Is Anarchy The Best Way to Enjoy Things?

Working as a professional blogger, I tend to have a messy desktop, desk etc… I have been often told that being organized helps with creativity. Well ‘that’s good’ I thought and off I went about creating a zillion filters on my work and persona email accounts (Gmail and Google Apps is very good for such things). But after a while, it seemed to be too organised and too micro-managed (if there such a thing) and frankly it was not helping me out practically.

Then I read this interesting article on Time, called the Mess Manifesto. It suggests that ‘Anarchy is the best way to actually enjoy things’.

I guess the mess is physical but not mental. So even if you organized things neatly into lists and folders, it might not help as your mind might have a different way of looking up information. It makes sense to keep important things at hand rather than everything at hand.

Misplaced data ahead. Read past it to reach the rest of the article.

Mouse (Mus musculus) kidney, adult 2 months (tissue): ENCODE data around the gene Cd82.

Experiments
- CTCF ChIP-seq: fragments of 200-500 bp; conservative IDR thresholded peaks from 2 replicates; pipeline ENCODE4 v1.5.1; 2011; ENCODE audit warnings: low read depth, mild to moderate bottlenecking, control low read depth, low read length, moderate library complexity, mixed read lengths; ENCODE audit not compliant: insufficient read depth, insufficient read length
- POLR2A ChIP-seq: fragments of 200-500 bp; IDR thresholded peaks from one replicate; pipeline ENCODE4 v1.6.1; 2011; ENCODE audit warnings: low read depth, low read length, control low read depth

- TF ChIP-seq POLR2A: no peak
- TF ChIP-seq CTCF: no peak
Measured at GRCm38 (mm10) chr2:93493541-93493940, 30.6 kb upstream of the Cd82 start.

For example, it is better to memorize 5-6 phone numbers than have a well documented contact list or telephone diary. I had a dozen of more shortcuts on my desktop but I still ended up using Windows search feature to access them. I only used the Chrome icon, to fire up the browser.

So I started to clean up all things on my computer and ended up with a desktop that looked like this (pretty isn’t it).


Why? Because to sift through the mess you need a blank slate. Many writers sit facing a blank wall so they can concentrate on their work rather than get distracted with papers and books that they might have around. A painter will have a messy studio but the canvas will always be plain and white.

Lets see how this works for a week and see if the ‘Mess Manifesto combined with minimalism’ works out on my computer. If successful, I might use it in my cupboard, bedroom, personal relationships etc etc.. the possibilities are endless. 😀

Until then I would like to know if you agree  that “Anarchy is the best way to enjoy things” ?

Published by Aditya Kane

I am a writer at heart and secretly want to be a world famous philosopher. I want the core tenets of the open source philosophy around software to make it’s way in education, politics, law and economics.

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